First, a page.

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The American Medical Association, in its Guides to the Evaluation of Permanent Impairment, lists the following as acceptable means to rate impairment: 70

  • Impairment due to loss of muscle power and motor function,

  • impairment due to abnormal motion of the spine,

  • impairment due to loss of motion segment integrity,

  • impairment due to disc problems,

  • impairment due to pain or sensory deficit, and segmental instability.

The above are, in fact, components of the Vertebral Subluxation Complex.71,72

The Guidelines for Evaluation and Management Services published by the Health Care Financing Administration of the United States Federal Government and the American Medical Association (May 1997)73 outline what an objective examination should consist of and these include commonly used neuromusculoskeletal exam procedures within chiropractic such as: postural analysis, palpation, assessment for subluxation, range of motion and assessment of muscle tone. All of these are used to assess and manage subluxation and are specifically addressed by the CCP Guidelines.

The Federal Government of the United States specifically defines what chiropractors do as the detection and correction of subluxation under Medicare and Federal worker's compensation laws. Common to all state statutes is the adjustive process being utilized to reduce subluxations and the resultant interference to nerve transmission. A majority of states employ the term adjustment in licensing laws in reference to the procedures applied by chiropractors and others additionally include the concept of manipulation. A majority of states contain specific references to responsibility for neurological complications of biomechanical origin (subluxation) and over half the chiropractic profession practice in these states. In addition, many states specifically discuss the concept of subluxation in their statutes by using the term and for those that do not specifically use the term there is an implied understanding of the concept in their statutes.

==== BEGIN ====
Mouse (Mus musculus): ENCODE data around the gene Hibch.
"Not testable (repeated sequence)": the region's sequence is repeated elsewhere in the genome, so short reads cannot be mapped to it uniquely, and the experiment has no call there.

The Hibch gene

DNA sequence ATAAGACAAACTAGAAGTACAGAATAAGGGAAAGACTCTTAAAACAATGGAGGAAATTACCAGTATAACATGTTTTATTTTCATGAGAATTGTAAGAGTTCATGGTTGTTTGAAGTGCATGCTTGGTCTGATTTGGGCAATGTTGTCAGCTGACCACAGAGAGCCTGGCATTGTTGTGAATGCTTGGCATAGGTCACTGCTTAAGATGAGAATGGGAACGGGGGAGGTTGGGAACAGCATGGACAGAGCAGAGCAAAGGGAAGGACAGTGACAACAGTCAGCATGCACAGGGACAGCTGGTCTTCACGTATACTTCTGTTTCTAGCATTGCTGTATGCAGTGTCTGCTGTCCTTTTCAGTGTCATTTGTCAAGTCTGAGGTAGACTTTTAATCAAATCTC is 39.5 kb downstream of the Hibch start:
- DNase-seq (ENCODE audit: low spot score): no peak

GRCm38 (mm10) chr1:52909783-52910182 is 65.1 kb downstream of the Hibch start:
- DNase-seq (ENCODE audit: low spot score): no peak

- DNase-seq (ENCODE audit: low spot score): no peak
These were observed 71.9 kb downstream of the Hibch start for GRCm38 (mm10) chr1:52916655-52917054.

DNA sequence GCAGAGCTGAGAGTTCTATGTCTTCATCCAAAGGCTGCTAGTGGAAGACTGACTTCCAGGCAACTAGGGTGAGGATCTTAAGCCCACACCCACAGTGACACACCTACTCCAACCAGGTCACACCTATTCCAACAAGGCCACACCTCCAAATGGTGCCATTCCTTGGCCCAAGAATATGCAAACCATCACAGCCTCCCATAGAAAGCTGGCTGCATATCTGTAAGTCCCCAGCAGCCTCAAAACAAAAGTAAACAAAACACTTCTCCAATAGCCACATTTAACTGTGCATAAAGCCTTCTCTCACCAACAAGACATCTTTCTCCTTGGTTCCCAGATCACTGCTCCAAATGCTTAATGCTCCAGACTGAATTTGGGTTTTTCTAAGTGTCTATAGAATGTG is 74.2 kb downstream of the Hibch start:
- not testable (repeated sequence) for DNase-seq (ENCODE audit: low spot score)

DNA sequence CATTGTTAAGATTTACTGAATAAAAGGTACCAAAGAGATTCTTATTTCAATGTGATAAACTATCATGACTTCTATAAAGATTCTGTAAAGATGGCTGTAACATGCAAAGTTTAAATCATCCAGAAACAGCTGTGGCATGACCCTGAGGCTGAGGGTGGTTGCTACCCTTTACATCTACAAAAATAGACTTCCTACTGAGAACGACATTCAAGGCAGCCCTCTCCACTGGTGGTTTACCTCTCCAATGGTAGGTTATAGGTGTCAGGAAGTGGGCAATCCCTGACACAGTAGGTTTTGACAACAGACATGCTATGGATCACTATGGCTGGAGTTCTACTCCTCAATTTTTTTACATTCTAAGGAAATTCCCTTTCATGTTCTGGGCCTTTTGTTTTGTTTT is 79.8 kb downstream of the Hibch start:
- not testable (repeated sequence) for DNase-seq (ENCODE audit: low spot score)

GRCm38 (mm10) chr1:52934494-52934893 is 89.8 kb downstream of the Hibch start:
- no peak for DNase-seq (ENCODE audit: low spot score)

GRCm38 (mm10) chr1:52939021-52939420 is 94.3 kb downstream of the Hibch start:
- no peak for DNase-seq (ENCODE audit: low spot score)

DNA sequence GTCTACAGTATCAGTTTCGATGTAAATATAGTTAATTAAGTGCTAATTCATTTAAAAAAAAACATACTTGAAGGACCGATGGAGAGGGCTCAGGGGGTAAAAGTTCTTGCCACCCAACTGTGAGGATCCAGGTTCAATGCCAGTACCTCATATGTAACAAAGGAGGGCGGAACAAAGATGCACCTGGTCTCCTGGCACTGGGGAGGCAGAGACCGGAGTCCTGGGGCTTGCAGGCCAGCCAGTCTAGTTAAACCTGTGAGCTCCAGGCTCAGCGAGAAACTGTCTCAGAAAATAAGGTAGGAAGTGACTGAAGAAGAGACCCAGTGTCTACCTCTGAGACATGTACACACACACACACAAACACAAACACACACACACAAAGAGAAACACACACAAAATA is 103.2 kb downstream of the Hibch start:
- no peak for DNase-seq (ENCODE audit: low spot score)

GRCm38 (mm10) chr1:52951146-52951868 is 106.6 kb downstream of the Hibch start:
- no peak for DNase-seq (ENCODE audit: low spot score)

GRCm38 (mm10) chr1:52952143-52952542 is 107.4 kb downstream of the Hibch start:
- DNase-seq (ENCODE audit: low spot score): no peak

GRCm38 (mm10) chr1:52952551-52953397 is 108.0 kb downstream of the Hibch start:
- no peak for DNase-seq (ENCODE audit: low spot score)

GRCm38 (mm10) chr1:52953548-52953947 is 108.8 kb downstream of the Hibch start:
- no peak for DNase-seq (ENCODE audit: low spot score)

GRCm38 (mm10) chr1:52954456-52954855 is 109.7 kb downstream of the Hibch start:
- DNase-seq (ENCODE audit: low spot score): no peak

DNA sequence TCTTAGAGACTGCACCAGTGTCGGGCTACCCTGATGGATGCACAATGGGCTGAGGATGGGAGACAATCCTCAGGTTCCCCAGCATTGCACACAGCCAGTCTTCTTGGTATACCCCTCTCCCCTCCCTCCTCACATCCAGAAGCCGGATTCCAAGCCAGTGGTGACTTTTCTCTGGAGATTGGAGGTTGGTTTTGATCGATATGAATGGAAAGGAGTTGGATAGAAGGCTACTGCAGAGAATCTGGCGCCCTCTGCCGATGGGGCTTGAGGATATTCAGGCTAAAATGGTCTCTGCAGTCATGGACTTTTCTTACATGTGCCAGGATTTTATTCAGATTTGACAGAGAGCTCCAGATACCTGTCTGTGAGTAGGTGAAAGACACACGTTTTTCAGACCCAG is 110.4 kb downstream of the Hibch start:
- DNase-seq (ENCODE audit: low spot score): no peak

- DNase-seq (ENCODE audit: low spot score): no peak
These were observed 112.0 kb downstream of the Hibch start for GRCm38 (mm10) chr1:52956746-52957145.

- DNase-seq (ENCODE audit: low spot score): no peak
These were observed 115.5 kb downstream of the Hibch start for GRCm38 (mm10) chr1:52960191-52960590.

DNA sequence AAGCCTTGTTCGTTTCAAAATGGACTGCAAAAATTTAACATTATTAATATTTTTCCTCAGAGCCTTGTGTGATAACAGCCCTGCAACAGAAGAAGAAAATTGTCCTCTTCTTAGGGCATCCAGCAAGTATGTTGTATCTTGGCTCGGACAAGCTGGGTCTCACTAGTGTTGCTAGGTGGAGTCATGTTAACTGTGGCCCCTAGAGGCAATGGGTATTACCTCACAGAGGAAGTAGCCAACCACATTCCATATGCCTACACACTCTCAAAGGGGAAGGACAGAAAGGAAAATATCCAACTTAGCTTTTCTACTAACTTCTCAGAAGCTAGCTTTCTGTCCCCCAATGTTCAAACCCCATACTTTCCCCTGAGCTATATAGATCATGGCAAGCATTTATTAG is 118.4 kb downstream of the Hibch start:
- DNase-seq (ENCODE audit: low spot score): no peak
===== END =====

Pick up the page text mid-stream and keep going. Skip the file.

The existence of subluxation and its acceptance is spelled out in explicit detail by published policy statements of chiropractic organizations74,75 as well as federal and state laws regulating the practice of chiropractic. The epidemiology of subluxation has been researched since the inception of chiropractic over 100 years ago with basic science and clinical research to further elucidate the nature of it continuing to this day. Considering the centrality of vertebral subluxation to the practice of chiropractic and the profession, the importance of guidelines that specifically address it are clearly needed. This is especially true considering that other guidelines addressing chiropractic practice and procedures either do not address it at all or give only a cursory consideration. 76-78


_________________________________________________________ Council on Chiropractic Practice Clinical Practice Guideline Number 1 Vertebral Subluxation in Chiropractic Practice – 2003 Update & Revision

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